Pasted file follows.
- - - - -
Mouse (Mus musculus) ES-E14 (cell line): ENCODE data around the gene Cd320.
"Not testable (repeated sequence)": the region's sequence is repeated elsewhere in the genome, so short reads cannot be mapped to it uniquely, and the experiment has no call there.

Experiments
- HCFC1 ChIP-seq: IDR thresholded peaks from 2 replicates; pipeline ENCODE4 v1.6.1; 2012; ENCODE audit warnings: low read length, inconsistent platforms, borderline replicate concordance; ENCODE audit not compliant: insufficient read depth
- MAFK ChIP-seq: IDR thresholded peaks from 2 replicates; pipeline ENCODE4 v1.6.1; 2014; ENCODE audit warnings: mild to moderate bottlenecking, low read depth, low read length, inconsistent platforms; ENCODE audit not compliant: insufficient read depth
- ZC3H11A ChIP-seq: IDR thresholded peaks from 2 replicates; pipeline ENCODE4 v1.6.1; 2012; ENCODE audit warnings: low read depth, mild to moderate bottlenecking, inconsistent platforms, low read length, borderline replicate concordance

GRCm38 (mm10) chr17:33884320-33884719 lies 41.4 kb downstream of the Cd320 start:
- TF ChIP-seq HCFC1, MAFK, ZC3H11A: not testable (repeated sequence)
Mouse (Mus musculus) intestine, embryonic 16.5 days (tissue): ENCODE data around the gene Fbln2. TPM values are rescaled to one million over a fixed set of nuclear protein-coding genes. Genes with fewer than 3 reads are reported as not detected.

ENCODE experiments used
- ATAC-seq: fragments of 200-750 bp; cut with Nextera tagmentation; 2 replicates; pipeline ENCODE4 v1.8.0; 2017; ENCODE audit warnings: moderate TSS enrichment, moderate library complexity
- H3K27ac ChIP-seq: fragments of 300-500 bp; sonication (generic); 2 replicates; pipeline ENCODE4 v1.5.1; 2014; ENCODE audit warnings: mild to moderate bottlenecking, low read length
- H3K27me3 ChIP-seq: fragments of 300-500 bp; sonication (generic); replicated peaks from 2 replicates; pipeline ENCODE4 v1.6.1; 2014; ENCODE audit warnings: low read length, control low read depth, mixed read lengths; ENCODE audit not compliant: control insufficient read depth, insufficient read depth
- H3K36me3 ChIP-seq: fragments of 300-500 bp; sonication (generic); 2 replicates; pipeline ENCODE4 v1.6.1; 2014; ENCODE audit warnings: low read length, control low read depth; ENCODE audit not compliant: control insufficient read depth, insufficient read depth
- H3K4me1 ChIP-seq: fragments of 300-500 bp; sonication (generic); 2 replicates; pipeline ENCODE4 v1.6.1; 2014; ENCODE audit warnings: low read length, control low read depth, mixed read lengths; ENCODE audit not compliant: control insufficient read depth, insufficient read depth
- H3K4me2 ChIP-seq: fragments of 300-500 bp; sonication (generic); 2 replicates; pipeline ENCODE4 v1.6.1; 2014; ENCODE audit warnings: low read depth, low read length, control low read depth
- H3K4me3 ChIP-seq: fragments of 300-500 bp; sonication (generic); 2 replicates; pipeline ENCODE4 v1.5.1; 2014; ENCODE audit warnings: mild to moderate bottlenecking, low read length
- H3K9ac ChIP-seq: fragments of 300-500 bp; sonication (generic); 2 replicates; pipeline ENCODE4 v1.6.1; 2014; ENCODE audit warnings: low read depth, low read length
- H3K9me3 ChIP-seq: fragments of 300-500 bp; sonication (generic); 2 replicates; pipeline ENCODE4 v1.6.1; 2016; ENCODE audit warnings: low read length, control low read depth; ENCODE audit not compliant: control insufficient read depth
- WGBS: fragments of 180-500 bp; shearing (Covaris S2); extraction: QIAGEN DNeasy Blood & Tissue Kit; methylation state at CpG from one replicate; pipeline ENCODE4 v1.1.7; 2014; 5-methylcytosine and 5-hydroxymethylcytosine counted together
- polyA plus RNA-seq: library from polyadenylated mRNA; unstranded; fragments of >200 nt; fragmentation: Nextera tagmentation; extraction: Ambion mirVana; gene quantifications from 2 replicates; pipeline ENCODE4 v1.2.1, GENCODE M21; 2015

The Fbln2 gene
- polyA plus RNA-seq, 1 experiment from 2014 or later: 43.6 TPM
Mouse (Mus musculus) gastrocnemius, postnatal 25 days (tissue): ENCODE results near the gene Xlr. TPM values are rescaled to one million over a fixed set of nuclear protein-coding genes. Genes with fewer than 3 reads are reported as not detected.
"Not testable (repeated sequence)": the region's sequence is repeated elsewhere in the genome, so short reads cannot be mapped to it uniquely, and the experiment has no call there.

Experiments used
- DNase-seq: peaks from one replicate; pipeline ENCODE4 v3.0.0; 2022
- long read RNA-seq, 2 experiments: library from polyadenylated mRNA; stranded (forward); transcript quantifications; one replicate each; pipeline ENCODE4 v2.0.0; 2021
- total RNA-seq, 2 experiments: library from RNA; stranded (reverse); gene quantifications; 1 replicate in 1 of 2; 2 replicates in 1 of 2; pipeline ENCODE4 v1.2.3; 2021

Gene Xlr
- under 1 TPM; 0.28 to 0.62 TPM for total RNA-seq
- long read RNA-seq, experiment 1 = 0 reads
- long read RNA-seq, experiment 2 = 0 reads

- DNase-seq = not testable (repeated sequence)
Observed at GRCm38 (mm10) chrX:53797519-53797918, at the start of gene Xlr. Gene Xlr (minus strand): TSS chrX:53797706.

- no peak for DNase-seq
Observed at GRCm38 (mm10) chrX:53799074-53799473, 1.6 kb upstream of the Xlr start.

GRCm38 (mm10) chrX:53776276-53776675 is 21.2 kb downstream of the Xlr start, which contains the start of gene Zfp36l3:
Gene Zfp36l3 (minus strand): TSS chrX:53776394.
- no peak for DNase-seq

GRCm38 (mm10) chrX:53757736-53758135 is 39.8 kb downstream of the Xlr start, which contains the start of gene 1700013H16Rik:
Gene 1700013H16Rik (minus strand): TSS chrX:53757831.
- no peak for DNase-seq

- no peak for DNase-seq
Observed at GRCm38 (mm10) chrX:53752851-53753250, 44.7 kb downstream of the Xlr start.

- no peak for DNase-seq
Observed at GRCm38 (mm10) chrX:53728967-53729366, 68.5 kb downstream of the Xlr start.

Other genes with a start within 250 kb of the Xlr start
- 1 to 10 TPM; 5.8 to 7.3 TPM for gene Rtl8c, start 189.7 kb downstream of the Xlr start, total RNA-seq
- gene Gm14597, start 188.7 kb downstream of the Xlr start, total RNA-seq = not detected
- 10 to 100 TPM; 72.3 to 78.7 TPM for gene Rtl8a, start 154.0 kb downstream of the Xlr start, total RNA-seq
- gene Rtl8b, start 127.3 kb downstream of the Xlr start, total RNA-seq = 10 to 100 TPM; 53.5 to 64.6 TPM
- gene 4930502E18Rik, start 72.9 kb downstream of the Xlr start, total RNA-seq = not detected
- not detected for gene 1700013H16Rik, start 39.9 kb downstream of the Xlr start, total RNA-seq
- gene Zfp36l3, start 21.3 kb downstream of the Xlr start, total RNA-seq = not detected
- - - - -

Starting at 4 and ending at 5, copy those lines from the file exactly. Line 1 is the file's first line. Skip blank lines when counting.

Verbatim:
- HCFC1 ChIP-seq: IDR thresholded peaks from 2 replicates; pipeline ENCODE4 v1.6.1; 2012; ENCODE audit warnings: low read length, inconsistent platforms, borderline replicate concordance; ENCODE audit not compliant: insufficient read depth
- MAFK ChIP-seq: IDR thresholded peaks from 2 replicates; pipeline ENCODE4 v1.6.1; 2014; ENCODE audit warnings: mild to moderate bottlenecking, low read depth, low read length, inconsistent platforms; ENCODE audit not compliant: insufficient read depth